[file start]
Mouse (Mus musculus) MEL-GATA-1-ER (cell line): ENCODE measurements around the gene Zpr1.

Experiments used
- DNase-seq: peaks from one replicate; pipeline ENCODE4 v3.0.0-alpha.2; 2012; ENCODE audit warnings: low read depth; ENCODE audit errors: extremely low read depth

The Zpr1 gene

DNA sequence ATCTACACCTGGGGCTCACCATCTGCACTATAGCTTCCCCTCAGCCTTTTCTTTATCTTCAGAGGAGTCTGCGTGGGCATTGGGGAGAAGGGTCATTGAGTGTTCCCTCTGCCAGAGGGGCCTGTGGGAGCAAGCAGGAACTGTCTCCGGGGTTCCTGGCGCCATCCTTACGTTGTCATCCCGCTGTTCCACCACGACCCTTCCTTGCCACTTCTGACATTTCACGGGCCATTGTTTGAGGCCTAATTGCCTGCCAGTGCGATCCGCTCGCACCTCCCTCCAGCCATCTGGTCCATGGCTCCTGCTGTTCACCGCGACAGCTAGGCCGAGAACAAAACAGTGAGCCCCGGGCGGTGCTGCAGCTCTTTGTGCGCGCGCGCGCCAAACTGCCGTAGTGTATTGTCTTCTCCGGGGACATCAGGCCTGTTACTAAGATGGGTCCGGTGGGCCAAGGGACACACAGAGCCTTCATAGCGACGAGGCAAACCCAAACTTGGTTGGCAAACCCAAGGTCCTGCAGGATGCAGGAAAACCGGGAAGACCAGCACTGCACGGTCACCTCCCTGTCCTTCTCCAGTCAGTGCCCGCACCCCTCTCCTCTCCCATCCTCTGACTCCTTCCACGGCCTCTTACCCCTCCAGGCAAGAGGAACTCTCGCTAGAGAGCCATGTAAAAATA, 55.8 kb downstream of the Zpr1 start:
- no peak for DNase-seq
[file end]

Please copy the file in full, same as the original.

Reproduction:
Mouse (Mus musculus) MEL-GATA-1-ER (cell line): ENCODE measurements around the gene Zpr1.

Experiments used
- DNase-seq: peaks from one replicate; pipeline ENCODE4 v3.0.0-alpha.2; 2012; ENCODE audit warnings: low read depth; ENCODE audit errors: extremely low read depth

The Zpr1 gene

DNA sequence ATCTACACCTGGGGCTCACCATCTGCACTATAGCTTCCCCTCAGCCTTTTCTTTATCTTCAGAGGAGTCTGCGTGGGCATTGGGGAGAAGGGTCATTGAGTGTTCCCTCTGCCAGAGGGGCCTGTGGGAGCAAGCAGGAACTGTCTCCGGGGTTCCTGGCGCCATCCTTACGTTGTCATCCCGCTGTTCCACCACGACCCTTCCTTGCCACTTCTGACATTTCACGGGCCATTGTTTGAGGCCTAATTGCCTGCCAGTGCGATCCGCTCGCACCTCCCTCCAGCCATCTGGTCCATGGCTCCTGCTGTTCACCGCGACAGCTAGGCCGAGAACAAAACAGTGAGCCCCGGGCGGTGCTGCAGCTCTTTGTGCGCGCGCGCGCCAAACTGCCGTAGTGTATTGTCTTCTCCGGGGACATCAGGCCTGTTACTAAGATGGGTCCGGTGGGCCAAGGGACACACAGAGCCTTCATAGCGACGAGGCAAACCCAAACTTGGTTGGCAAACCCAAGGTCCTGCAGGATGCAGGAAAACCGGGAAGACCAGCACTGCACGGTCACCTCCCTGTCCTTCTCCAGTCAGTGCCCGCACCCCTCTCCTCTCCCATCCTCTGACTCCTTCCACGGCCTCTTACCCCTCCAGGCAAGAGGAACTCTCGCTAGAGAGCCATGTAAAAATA, 55.8 kb downstream of the Zpr1 start:
- no peak for DNase-seq